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What Calving Season is Best for Your Bottom-Line?

By   /  March 1, 2021  /  7 Comments

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These graziers focus on calving with nature to reduce inputs and make more money. But while May-June is great for them, it doesn’t fit for everyone. I’ve updated this article so we can revisit it together, paying attention to the principles at work. You’re invited to tell us what works for you and why. How do these principles work for you?

Your fellow graziers can learn from your experience!

Listen to the seven ranchers in this video and you’ll hear the same reason for calving in May/June: Profit, Profit, Profit.

John Marble wrote a fine article on figuring margins. Click to read more.

What’s the Principle at Work Here?

Local climate influences calving success, infrastructure needs (barns, shelters, etc.) and feed for the herd. Adjusting to the climate improves success and profit.

As these ranchers report, their gross margins are better because they don’t have to spend money on infrastructure to support wintery calving conditions. As Keith Reuer says, if you’re building a barn because calving in a blizzard is no fun, then maybe you should rethink something. They also say that infrastructure size limited how many cattle they calved. But now, thanks to calving on grass, they can have larger herds.

This video is part of a series on “Alternative Calving ” dates from the South Dakota Grassland Coalition. The 25-video series features ranchers from across South Dakota who have discovered the benefits of matching calving dates with their ranch resources.

The Calving Alternative videos are being released over a five-week period and cover:

• When and where to calve
• Managing the herd
• Assessing ranch resources
• Finance, profit and marketing, and
• People, relationships and quality of life.

Even if you’re not in South Dakota – and even if you’re never in danger of calving in the snow, you can learn something about how to think about your climate, your infrastructure and your own finances and relationships.

The videos are free and available at the SD Grasslands Coalition’s web page, or on the Coalition’s Youtube channel. The Coalition is also hosting “Tuesday Night Live” zoom meetings at 7 pm Central time on March 9, 16 and 23. The meetings feature the ranchers in the videos who will be answering questions from participants. This is the link for the Tuesday Night Live zoom meetings.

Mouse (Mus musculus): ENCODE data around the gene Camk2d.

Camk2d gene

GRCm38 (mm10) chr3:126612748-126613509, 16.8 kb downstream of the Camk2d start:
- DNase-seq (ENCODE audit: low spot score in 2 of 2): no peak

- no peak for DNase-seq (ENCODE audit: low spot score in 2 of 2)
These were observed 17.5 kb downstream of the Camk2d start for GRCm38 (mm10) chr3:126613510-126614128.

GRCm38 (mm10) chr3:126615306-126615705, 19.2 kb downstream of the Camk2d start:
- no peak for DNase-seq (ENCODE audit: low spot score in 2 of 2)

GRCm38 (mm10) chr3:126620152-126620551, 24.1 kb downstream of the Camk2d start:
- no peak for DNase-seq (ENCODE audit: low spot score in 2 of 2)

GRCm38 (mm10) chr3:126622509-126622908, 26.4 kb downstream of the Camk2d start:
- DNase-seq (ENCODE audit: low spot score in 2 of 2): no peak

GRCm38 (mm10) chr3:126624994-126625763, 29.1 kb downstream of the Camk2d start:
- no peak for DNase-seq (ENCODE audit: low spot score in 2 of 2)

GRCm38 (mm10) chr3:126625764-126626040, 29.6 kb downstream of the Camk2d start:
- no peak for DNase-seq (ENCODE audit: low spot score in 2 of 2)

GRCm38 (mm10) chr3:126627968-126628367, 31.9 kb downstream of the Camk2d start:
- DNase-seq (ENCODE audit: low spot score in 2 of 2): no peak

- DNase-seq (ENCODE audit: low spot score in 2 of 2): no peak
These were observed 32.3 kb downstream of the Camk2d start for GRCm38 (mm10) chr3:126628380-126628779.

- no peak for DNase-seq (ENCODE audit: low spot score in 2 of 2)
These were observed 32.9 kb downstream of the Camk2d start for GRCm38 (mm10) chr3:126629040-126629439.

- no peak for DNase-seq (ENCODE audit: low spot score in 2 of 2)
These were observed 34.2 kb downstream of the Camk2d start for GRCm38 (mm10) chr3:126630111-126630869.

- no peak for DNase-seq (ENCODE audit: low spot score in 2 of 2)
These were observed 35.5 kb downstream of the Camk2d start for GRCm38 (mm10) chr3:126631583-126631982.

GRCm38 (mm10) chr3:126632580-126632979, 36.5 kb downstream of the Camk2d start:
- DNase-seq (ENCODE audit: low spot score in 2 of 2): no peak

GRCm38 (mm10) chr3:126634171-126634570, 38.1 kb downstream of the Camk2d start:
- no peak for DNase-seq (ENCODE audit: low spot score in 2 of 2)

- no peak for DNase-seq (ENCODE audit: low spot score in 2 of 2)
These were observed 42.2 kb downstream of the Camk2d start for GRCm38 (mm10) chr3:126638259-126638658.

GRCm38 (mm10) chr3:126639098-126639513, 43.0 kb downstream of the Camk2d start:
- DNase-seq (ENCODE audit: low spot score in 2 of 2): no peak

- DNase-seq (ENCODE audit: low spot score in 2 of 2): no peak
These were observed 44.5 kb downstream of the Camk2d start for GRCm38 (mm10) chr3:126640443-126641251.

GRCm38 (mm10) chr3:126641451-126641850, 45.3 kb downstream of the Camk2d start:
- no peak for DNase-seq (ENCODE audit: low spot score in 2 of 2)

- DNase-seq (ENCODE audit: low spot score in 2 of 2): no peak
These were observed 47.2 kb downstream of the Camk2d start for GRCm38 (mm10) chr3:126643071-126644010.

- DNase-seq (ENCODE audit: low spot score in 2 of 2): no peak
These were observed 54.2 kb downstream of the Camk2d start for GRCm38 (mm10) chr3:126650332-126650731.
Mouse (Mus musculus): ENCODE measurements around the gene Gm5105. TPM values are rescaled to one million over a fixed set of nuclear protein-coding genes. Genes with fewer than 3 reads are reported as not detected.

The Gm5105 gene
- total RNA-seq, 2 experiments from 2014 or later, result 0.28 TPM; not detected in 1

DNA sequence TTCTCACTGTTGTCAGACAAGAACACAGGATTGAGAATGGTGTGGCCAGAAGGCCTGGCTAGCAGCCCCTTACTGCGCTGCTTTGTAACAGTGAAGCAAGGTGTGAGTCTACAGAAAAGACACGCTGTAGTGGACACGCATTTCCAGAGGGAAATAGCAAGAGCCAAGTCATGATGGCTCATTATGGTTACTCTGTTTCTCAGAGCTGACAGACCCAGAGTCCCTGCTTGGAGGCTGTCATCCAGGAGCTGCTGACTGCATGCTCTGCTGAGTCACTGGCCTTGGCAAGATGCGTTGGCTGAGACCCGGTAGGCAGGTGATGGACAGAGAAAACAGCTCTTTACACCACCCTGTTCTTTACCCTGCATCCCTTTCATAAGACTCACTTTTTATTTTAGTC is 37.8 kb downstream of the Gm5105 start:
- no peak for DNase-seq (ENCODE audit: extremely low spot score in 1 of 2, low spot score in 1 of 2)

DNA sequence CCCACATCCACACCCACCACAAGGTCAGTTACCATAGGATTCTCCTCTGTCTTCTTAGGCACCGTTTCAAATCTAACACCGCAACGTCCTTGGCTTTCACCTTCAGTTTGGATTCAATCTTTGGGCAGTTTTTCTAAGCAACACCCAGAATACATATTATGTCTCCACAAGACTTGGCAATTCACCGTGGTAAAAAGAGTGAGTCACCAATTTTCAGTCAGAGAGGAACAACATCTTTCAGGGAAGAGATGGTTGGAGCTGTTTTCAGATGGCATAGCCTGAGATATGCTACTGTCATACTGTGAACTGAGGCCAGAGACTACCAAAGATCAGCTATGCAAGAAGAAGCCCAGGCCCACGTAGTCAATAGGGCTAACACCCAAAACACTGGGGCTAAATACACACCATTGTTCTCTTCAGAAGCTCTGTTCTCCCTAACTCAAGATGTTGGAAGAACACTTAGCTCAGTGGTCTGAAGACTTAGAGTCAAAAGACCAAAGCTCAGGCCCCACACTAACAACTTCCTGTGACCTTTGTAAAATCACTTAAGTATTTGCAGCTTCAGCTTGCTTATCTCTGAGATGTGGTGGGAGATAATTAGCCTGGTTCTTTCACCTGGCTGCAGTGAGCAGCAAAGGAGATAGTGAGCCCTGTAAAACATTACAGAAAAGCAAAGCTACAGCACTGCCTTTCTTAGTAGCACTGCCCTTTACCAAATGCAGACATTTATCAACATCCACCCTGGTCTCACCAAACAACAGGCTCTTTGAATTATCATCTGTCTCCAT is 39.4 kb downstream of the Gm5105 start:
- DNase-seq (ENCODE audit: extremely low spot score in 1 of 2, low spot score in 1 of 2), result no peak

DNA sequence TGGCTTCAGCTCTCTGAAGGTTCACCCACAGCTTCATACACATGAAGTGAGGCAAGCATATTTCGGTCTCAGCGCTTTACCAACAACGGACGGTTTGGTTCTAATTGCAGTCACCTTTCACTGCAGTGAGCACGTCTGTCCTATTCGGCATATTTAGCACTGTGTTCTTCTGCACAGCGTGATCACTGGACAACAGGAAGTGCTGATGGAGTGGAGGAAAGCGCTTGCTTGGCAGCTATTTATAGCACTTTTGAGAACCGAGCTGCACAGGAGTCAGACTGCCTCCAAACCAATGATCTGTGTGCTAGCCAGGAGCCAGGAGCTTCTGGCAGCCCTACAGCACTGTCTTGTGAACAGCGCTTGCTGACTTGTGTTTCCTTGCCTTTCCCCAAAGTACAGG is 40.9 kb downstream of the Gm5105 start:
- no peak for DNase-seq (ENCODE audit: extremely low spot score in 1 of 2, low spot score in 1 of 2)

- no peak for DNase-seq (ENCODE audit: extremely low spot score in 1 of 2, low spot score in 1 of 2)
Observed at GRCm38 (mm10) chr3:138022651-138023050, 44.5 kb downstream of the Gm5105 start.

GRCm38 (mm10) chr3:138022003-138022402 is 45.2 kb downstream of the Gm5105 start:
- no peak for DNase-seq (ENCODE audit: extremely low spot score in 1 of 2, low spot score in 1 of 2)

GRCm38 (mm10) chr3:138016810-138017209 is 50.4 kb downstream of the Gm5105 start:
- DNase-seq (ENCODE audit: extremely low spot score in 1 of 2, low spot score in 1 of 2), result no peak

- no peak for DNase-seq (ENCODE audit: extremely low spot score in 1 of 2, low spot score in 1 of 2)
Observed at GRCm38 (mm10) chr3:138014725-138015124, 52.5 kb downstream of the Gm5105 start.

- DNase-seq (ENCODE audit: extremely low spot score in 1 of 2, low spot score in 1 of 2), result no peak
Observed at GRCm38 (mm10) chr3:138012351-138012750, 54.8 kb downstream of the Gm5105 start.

For now, check out the video on Facilities and Infrastructure below. For those with a slow connection or who don’t like to watch the video, I created a transcript below. I’ll also share some additional videos and transcripts in the future as folks often have questions covered in this series. Enjoy!

And if economics don’t matter to you, maybe more fun does. In this week’s Classic by NatGLC we John Marble tells us how to make calving more fun.

Transcript:

Luke Perman, Rock Hills Ranch, Lowry, SD:
We used to calve in March and April when I was a kid and up into I first really got full time involved with the ranch after college. We were stating heifers in first part of March and cows last part of March, first part of April As time went on and our herd grew, because we didn’t use to have quite as many cows, we started to outgrow our facilities. And it was getting harder and harder to get 300 cows through the system that we had.

I think that as we start looking at this, I was already of the mindset reducing overhead costs is one of the keys to being profitable in the cattle business and not having to much money tied up in things that rust rot and depreciate.

I never priced out a barn, looking at going bigger on the winter calving facilities, but I didn’t think I really needed to because how many saved calves or how many pounds of weaning weight to I have to get to pay for a $50,00 barn? I think it’s hard to pencil it out from the commercial cattleman’s perspective with the set of resources that we have.

Gene Holt, Holsing Farms, Wecota, SD
Traditionally we calved in March and April, but we set it up now where it’s May and June. And we’re out away from any facilities or structures or anything like that. Just kind of out in the open. If we do have a problem, we have portable corrals where you can get a cow roped and into the corral and get her taken care of. We deal with problems as they arise, is how we handle that. But there are so few problems out there. It’s pretty minimal.

As far as infrastructure, we can get by with bare minimum as far as facilities. When we think infrastructure now we think of a single hot wire fence. We have some windbreaks, we hve some portable structures that we can set up. but for the most part it turns your focus more away from the barn or this magic thing you’re going to build, to the land itself. I think when you focus on that, that’s where the real gain can come financially too.

Rick Smith, Hayti, SD